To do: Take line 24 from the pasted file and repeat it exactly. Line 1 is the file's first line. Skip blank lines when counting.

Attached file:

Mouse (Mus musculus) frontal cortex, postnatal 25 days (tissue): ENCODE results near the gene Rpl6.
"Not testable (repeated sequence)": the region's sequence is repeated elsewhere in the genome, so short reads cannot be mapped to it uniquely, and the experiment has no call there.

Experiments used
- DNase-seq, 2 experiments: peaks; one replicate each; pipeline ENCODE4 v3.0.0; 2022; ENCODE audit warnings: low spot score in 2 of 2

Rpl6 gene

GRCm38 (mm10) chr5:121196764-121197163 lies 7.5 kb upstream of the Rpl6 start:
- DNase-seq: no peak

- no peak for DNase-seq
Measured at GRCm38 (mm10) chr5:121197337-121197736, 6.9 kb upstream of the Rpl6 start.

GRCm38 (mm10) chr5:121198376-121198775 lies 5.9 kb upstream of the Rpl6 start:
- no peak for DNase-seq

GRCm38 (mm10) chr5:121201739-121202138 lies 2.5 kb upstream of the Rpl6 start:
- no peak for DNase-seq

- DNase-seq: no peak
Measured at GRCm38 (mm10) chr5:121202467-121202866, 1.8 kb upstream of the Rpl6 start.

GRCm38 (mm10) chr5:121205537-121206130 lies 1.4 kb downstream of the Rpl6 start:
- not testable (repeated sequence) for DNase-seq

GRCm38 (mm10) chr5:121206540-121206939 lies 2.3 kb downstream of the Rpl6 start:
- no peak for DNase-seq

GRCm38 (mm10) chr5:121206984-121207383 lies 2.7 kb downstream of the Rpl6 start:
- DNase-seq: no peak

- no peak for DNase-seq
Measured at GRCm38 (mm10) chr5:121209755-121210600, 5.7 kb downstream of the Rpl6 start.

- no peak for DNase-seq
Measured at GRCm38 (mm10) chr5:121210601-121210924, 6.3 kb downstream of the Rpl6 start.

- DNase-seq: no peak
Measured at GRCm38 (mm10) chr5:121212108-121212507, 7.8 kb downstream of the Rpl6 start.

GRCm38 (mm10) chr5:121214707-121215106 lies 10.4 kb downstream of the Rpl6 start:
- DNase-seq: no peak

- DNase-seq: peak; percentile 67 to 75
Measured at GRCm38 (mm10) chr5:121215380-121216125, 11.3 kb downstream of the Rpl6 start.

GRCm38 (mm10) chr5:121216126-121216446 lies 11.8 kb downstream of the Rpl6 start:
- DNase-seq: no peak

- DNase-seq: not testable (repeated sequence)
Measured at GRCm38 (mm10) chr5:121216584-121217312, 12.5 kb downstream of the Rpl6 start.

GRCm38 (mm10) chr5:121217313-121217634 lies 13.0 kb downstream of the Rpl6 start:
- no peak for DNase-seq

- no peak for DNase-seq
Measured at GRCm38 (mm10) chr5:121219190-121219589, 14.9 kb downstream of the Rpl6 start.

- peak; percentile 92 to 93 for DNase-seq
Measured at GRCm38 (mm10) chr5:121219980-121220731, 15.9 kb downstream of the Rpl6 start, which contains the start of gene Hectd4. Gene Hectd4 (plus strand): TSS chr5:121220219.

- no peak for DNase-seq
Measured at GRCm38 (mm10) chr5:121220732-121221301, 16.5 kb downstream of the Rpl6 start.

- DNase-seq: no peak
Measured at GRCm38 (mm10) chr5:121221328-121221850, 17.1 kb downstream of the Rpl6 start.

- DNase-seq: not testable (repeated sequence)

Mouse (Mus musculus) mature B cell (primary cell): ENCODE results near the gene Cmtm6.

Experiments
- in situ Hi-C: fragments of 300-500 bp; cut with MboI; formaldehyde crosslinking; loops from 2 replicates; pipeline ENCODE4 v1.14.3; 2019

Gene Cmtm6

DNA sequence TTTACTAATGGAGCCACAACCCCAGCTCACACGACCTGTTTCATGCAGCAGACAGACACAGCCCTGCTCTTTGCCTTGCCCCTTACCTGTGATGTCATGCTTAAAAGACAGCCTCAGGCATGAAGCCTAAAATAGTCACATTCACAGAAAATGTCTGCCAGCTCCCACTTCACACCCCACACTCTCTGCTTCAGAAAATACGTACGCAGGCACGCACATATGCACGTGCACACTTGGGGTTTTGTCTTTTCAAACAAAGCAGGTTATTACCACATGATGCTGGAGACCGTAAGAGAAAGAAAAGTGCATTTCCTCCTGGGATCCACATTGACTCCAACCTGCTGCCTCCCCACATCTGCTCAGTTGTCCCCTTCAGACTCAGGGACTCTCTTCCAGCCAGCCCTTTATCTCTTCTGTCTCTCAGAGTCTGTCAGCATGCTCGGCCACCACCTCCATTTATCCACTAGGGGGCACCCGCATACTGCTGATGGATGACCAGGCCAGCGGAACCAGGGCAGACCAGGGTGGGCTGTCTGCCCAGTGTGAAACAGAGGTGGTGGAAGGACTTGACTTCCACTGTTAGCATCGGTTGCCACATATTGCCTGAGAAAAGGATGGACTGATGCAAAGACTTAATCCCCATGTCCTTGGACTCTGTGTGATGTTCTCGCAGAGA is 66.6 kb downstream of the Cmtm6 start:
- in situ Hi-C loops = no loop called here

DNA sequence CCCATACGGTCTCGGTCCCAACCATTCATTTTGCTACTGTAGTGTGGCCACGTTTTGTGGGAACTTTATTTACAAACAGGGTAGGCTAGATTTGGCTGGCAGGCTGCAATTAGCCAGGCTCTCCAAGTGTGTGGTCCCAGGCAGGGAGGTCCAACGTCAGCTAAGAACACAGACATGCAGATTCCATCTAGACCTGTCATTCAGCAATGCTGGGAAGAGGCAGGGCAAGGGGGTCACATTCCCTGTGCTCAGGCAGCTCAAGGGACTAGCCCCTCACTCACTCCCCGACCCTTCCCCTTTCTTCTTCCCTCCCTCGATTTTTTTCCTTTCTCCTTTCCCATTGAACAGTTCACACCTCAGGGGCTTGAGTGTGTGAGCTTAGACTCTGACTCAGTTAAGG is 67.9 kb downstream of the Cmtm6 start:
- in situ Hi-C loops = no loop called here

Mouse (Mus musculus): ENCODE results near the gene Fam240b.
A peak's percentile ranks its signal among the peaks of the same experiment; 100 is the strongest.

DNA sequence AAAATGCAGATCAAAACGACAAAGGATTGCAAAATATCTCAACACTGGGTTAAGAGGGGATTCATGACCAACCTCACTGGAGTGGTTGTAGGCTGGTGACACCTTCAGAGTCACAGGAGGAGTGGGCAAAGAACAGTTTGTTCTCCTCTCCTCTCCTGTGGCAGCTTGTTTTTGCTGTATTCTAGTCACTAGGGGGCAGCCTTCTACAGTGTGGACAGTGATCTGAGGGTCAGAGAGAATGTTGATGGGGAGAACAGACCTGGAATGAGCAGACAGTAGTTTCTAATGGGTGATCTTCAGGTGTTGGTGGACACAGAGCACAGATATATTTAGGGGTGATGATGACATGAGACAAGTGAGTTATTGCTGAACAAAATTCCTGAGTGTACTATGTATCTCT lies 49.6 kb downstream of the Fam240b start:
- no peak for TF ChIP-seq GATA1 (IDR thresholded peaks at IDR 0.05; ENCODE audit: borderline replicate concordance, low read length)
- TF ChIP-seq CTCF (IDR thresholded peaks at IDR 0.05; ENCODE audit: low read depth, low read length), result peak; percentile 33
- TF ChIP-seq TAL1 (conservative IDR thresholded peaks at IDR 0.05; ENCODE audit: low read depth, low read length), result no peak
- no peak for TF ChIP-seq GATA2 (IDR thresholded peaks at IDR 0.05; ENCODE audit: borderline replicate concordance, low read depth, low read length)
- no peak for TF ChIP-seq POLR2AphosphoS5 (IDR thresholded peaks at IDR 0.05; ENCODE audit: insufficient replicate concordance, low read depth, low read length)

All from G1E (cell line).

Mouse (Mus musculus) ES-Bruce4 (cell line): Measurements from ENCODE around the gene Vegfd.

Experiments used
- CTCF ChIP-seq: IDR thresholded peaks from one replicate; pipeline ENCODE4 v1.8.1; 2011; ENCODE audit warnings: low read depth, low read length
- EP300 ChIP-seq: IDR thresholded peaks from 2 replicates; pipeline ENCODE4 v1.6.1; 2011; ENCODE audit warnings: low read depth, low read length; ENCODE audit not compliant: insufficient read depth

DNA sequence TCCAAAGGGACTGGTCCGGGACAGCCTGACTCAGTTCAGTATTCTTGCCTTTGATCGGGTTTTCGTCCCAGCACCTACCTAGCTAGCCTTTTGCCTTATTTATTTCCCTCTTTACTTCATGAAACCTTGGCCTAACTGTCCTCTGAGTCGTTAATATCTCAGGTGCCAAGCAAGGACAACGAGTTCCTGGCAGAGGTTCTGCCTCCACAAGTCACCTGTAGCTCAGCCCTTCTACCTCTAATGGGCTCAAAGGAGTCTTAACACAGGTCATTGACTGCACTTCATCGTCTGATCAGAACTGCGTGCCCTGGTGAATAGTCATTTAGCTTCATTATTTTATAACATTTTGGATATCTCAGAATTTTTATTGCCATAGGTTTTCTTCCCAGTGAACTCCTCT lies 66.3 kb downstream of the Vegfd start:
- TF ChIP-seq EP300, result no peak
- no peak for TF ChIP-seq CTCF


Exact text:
- no peak for DNase-seq